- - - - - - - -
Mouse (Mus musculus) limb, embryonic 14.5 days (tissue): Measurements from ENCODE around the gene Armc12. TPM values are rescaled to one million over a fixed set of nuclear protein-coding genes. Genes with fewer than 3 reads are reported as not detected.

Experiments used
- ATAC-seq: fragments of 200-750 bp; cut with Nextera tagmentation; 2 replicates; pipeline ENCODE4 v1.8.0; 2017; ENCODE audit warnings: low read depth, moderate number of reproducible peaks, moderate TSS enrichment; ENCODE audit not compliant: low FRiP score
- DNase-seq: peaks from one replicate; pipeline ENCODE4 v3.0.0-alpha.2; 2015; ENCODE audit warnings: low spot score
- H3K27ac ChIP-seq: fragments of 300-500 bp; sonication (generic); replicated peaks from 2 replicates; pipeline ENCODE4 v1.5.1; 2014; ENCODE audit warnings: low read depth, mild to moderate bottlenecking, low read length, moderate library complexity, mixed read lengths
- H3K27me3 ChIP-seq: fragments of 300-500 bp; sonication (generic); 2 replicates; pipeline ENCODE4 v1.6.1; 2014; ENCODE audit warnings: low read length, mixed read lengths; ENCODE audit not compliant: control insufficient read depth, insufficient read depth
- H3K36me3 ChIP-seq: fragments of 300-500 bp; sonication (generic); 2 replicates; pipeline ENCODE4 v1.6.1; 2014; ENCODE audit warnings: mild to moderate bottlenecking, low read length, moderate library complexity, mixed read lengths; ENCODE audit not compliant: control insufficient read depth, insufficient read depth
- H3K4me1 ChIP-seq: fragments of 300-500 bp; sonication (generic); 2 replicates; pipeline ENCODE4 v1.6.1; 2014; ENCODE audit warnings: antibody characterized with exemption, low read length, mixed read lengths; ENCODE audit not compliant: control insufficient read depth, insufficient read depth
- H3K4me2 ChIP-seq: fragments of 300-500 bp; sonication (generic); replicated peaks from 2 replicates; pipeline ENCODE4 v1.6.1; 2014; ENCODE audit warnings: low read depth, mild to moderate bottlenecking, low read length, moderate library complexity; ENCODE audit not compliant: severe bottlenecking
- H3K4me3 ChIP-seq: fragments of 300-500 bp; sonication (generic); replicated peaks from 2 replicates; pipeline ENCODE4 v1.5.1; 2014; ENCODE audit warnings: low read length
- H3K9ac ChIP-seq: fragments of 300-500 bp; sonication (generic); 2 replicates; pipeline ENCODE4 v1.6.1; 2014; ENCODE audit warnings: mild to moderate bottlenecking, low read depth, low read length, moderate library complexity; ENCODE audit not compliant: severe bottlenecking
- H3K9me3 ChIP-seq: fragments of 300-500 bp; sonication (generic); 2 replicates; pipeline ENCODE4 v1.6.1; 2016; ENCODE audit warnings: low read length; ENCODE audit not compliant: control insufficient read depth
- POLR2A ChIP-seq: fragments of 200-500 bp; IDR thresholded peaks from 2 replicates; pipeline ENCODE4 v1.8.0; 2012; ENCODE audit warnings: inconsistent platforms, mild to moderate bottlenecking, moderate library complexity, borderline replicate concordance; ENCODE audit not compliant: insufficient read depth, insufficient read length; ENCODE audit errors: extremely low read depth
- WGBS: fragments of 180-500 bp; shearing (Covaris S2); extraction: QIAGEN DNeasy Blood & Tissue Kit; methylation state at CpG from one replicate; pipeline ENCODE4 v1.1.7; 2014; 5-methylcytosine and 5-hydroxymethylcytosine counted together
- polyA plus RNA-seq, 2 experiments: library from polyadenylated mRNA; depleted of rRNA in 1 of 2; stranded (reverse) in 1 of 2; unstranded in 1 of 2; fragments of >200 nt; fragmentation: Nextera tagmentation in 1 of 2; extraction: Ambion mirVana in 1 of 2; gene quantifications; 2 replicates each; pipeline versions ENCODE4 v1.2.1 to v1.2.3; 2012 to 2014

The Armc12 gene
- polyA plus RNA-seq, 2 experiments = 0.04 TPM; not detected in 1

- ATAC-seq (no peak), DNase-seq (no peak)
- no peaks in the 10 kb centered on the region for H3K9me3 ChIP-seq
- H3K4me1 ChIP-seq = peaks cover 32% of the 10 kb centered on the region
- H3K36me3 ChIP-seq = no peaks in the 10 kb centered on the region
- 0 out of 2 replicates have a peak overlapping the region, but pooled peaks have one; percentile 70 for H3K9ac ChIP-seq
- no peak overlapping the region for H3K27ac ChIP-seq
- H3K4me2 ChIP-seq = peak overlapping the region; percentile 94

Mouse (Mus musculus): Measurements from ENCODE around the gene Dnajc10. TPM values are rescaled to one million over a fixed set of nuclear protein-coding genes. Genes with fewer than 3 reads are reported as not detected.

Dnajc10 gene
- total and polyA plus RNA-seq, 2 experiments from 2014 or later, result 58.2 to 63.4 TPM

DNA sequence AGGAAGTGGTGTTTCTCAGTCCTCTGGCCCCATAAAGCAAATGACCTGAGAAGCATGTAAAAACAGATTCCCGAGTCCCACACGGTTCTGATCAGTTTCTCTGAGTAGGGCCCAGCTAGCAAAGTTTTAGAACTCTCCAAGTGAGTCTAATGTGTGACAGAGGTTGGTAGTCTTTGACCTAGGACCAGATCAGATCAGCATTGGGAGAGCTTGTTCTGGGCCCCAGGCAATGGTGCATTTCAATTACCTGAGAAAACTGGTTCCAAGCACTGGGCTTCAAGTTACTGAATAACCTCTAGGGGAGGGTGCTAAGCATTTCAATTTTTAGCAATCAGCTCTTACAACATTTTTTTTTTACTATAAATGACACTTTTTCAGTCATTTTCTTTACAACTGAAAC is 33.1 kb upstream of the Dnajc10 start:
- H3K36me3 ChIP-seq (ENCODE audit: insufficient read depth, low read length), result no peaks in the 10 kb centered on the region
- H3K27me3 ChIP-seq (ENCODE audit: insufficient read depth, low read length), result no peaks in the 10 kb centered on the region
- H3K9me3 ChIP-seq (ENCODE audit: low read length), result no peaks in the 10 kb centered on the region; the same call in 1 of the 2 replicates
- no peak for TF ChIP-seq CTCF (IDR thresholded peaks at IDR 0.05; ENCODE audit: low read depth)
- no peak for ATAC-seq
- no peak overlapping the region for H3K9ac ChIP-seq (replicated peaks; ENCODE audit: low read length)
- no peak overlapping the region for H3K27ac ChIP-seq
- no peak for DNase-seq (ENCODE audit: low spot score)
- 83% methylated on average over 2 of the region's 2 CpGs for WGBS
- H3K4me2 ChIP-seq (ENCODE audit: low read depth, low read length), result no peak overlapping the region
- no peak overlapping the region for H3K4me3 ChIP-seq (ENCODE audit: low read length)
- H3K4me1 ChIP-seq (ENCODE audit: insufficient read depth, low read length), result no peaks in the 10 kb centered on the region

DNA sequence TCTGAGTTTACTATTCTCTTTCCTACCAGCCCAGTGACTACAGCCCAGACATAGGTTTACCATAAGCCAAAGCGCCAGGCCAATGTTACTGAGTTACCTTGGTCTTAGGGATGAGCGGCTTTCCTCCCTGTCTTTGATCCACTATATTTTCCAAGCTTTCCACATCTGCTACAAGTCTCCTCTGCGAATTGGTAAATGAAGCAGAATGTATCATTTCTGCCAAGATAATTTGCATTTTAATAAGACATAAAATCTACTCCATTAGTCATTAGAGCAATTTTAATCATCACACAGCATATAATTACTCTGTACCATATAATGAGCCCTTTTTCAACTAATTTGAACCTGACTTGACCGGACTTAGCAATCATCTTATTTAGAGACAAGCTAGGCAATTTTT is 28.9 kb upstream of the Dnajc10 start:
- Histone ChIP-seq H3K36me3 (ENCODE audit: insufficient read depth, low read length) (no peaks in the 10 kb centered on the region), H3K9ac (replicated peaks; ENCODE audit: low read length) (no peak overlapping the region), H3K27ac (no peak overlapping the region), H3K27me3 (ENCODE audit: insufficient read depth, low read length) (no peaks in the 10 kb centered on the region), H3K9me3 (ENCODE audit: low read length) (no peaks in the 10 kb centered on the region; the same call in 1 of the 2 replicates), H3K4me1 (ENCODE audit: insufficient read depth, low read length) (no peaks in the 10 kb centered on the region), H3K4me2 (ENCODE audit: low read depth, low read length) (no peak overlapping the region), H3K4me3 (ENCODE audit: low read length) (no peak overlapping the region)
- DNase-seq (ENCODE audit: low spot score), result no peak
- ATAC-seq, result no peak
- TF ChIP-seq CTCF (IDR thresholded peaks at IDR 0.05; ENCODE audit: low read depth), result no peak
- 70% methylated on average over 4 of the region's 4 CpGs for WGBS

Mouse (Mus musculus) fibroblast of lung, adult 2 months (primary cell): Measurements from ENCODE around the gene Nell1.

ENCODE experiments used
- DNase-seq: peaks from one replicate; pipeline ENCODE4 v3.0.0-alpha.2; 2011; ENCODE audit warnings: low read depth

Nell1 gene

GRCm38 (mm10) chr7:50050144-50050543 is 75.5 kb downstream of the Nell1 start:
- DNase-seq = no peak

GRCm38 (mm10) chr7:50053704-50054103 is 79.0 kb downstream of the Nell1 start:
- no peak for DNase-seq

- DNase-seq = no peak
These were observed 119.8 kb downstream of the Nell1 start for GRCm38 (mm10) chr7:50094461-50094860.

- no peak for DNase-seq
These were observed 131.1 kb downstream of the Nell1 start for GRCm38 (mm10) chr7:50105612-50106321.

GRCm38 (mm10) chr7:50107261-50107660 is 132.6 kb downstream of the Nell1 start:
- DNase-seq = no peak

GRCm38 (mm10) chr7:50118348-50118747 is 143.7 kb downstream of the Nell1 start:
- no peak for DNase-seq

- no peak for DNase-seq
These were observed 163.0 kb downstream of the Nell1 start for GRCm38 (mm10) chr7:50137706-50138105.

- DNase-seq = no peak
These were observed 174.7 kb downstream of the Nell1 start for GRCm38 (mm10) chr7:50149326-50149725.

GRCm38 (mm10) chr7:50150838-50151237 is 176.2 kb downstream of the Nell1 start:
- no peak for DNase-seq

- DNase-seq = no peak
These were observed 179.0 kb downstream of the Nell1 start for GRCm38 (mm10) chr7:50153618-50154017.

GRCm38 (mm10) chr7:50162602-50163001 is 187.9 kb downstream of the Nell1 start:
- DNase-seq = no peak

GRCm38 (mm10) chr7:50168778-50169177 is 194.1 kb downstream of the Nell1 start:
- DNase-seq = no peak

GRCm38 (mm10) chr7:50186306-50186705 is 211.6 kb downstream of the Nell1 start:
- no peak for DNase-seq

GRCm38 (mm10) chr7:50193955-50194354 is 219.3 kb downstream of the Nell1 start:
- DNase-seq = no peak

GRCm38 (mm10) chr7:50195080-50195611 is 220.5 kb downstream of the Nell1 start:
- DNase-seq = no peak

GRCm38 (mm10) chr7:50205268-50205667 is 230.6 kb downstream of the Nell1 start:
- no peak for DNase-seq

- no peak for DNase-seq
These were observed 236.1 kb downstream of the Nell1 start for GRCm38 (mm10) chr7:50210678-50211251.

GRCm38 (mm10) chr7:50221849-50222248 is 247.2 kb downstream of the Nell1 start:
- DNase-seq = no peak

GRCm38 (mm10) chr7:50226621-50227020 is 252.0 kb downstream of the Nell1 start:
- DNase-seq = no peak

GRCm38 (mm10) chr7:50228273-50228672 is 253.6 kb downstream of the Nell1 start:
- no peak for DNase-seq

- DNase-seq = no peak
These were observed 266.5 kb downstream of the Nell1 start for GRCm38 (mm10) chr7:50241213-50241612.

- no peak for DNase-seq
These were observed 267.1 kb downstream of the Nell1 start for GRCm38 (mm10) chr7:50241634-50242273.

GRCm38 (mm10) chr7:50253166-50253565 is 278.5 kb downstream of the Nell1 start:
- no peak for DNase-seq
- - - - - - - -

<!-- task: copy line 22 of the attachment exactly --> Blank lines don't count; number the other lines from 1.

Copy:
- 0 out of 2 replicates have a peak overlapping the region, but pooled peaks have one; percentile 70 for H3K9ac ChIP-seq